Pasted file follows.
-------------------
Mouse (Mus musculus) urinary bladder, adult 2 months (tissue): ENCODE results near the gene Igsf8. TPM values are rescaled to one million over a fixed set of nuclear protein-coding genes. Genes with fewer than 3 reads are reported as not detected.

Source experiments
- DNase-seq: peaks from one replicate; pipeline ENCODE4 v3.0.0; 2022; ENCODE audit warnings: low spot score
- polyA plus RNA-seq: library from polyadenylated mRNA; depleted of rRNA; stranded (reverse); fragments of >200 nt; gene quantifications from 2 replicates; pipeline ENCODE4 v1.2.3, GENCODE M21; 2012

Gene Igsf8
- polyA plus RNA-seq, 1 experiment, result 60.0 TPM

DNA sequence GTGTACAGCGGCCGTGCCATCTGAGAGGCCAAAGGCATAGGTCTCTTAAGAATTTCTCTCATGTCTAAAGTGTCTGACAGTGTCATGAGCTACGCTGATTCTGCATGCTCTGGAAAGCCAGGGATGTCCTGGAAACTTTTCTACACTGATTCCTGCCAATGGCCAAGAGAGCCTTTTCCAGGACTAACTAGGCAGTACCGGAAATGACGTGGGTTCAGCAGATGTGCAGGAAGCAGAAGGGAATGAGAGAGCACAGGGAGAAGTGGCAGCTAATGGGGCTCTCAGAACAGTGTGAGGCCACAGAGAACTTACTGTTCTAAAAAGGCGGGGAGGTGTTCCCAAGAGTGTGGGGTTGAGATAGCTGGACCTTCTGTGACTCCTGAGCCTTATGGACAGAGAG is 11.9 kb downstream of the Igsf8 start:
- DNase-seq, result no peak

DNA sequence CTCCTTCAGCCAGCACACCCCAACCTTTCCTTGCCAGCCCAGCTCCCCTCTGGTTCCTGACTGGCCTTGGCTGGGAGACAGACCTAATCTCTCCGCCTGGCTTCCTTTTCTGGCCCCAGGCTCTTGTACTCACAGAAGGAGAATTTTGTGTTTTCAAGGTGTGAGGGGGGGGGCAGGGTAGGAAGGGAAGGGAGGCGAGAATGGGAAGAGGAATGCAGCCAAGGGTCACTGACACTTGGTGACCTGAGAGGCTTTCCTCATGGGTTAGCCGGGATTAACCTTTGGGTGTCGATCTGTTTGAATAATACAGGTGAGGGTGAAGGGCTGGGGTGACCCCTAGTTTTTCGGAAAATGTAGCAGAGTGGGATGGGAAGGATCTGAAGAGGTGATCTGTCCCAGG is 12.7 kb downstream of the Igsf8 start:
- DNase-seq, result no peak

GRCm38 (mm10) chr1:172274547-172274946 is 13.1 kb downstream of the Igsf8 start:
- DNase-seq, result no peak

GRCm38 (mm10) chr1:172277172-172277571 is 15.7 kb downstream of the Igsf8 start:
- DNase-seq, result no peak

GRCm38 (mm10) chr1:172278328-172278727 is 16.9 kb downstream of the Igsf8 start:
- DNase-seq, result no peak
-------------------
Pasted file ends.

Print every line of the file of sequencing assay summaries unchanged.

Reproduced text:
Mouse (Mus musculus) urinary bladder, adult 2 months (tissue): ENCODE results near the gene Igsf8. TPM values are rescaled to one million over a fixed set of nuclear protein-coding genes. Genes with fewer than 3 reads are reported as not detected.

Source experiments
- DNase-seq: peaks from one replicate; pipeline ENCODE4 v3.0.0; 2022; ENCODE audit warnings: low spot score
- polyA plus RNA-seq: library from polyadenylated mRNA; depleted of rRNA; stranded (reverse); fragments of >200 nt; gene quantifications from 2 replicates; pipeline ENCODE4 v1.2.3, GENCODE M21; 2012

Gene Igsf8
- polyA plus RNA-seq, 1 experiment, result 60.0 TPM

DNA sequence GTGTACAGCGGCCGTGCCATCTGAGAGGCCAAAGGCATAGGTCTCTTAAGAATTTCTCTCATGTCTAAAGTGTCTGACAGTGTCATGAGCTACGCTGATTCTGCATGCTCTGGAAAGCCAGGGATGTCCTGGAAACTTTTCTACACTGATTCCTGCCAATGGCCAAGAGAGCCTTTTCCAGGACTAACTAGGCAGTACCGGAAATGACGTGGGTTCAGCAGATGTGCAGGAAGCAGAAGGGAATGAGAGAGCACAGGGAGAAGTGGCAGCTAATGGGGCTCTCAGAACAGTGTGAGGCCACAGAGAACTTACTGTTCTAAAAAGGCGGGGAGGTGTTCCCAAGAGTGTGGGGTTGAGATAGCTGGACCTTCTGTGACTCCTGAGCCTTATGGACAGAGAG is 11.9 kb downstream of the Igsf8 start:
- DNase-seq, result no peak

DNA sequence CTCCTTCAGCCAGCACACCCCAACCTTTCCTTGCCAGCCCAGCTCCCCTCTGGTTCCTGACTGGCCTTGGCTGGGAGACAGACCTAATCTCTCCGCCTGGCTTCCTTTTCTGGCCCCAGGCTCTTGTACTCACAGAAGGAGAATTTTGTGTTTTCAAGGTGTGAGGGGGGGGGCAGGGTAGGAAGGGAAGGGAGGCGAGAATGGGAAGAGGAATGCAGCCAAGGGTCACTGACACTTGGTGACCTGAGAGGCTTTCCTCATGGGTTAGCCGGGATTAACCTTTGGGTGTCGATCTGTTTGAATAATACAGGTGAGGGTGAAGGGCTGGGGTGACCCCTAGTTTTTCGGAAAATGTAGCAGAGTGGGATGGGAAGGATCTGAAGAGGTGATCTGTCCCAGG is 12.7 kb downstream of the Igsf8 start:
- DNase-seq, result no peak

GRCm38 (mm10) chr1:172274547-172274946 is 13.1 kb downstream of the Igsf8 start:
- DNase-seq, result no peak

GRCm38 (mm10) chr1:172277172-172277571 is 15.7 kb downstream of the Igsf8 start:
- DNase-seq, result no peak

GRCm38 (mm10) chr1:172278328-172278727 is 16.9 kb downstream of the Igsf8 start:
- DNase-seq, result no peak